The game between these two schools was the beginning of the end of the Frank Solich era. Nebraska came into that game undefeated, having not won a conference game (or any game) by fewer than 10 points. Colorado beat them by 26. However, in their first 7 conference games, the Buffs biggest win in conference play had been by 14 points. Their only loss was also a 34 point drubbing at the hands of Texas. They did exact some measure of revenge in the Big 12 Championship Game by upsetting the Longhorns 39-37 and costing them a shot at the national title.

The 2004 season by the Tennessee Vols and their subsequent expectations for 2005 was the impetus for my first blog post. 6 of the Vols' 7 conference wins were by 6 points or fewer. Their lone comfortable win was by 14 points. They also suffered their lone conference loss by 24 points. Georgia on the other hand lost by 5 to Tennessee and by 18 to eventual SEC champion Auburn, but also won 3 conference games by at least 29 points.

Another appearance by the Tennessee Vols. The 2001 Florida Gators are probably one of the best teams to not play for a national championship and certainly the best team to not win their conference title. Florida won 5 of their 6 conference games by at least 29 points, including a 29-point win at eventual SEC champion LSU. They won 4 conference games by more than 30 and 2 by more than 50. Their 2 losses came by a combined 5 points. Tennessee on the other hand was not nearly as dominant. They won only one conference game by more than 11 points. 4 of their wins were by 8 points or less, including the division-deciding 2-point win over the Gators.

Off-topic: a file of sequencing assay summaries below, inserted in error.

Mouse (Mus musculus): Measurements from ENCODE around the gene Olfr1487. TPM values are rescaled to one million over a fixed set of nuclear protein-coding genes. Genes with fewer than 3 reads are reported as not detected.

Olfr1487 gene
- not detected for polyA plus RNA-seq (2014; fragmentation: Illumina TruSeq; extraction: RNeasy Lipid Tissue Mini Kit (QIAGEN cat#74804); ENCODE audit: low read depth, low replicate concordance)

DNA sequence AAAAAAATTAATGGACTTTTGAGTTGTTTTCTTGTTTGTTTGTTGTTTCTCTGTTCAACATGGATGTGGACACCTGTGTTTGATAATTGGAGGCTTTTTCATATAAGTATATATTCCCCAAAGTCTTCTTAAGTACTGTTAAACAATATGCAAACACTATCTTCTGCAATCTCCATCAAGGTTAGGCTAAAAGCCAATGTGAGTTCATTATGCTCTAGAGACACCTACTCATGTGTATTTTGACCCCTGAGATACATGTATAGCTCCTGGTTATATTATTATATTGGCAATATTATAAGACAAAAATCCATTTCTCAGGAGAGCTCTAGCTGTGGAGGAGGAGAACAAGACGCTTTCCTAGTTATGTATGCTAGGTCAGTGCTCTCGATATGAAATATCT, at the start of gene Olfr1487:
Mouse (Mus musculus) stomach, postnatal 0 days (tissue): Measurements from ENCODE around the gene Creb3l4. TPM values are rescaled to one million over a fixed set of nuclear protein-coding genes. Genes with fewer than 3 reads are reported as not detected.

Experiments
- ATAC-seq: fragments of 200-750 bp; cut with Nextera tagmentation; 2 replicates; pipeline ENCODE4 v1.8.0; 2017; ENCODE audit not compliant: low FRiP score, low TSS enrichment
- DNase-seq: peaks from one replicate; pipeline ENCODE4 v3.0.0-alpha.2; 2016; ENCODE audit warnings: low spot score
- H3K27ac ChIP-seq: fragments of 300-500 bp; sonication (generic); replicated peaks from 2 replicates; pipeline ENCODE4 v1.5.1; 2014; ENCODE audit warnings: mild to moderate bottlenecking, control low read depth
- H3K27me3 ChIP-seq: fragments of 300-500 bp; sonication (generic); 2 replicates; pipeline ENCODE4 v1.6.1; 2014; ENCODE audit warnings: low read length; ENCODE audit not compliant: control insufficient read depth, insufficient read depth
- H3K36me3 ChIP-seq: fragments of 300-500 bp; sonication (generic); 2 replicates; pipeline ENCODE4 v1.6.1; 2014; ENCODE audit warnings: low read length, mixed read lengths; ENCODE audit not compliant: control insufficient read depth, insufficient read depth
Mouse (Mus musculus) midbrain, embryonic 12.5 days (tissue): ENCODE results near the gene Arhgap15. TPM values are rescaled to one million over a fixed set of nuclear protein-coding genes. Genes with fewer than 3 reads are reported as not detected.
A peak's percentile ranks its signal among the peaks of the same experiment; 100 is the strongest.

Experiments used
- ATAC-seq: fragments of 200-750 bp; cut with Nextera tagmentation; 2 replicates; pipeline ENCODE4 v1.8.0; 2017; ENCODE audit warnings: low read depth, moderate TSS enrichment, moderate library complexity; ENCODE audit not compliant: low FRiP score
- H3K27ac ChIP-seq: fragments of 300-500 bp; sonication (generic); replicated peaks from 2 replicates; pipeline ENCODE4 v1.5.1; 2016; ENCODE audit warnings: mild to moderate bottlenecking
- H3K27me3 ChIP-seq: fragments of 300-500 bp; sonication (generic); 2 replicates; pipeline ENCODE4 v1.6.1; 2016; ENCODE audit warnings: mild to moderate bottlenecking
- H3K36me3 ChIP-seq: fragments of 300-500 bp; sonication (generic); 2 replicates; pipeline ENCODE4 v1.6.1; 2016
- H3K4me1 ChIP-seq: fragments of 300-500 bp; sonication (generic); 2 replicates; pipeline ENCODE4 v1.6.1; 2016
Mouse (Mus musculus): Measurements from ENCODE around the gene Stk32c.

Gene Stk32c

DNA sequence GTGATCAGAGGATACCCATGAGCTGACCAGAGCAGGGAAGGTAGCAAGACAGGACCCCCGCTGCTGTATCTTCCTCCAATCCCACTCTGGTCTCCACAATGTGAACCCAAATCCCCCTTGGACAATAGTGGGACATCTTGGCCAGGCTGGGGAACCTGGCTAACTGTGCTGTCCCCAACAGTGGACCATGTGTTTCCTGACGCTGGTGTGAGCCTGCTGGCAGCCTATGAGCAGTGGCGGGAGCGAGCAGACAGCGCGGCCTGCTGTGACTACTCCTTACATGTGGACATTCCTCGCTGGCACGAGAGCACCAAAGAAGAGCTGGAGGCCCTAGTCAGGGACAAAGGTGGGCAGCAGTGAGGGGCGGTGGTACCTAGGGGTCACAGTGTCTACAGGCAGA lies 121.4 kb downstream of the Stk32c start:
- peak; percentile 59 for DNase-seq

Colorado had a fine season in Big 12 play in 2002 as 5 of their 7 wins were by more than 10 points. The Wildcats from Manhattan simply had a phenomenal season running up the score. All 6 of their conference wins were by at least 34 points. Their two losses came by 4 and 3 points.

Technically, Alabama was both the division champ and the Pythagorean champ, but alas they were on probation.

The 9 teams on this list other than this year's Tennessee Volunteers went a combined 1-8 in their conference championship games. They were outscored on average by a little more than 9 and half points per game. In other words, don't expect a Tennessee upset victory on Saturday. And one final note, just so no one can accuse me of bias. The Wake Forest Demon Deacons' 2006 Atlantic Division title ranks 11th on the list of worst division champions. They had roughly one fewer Pythagorean win (.125 less Pythagorean winning percentage) than the Pythagorean champion Clemson Tigers.


Anonymous said...

Matt, are you sure about your SEC East 2002 stats? Georgia won the East that year.

I enjoy your blog a great deal, by the way (no irony intended).

matt said...

Good catch. That should be the 2001 SEc East.

Anonymous said...

i finally used your blog title, check it out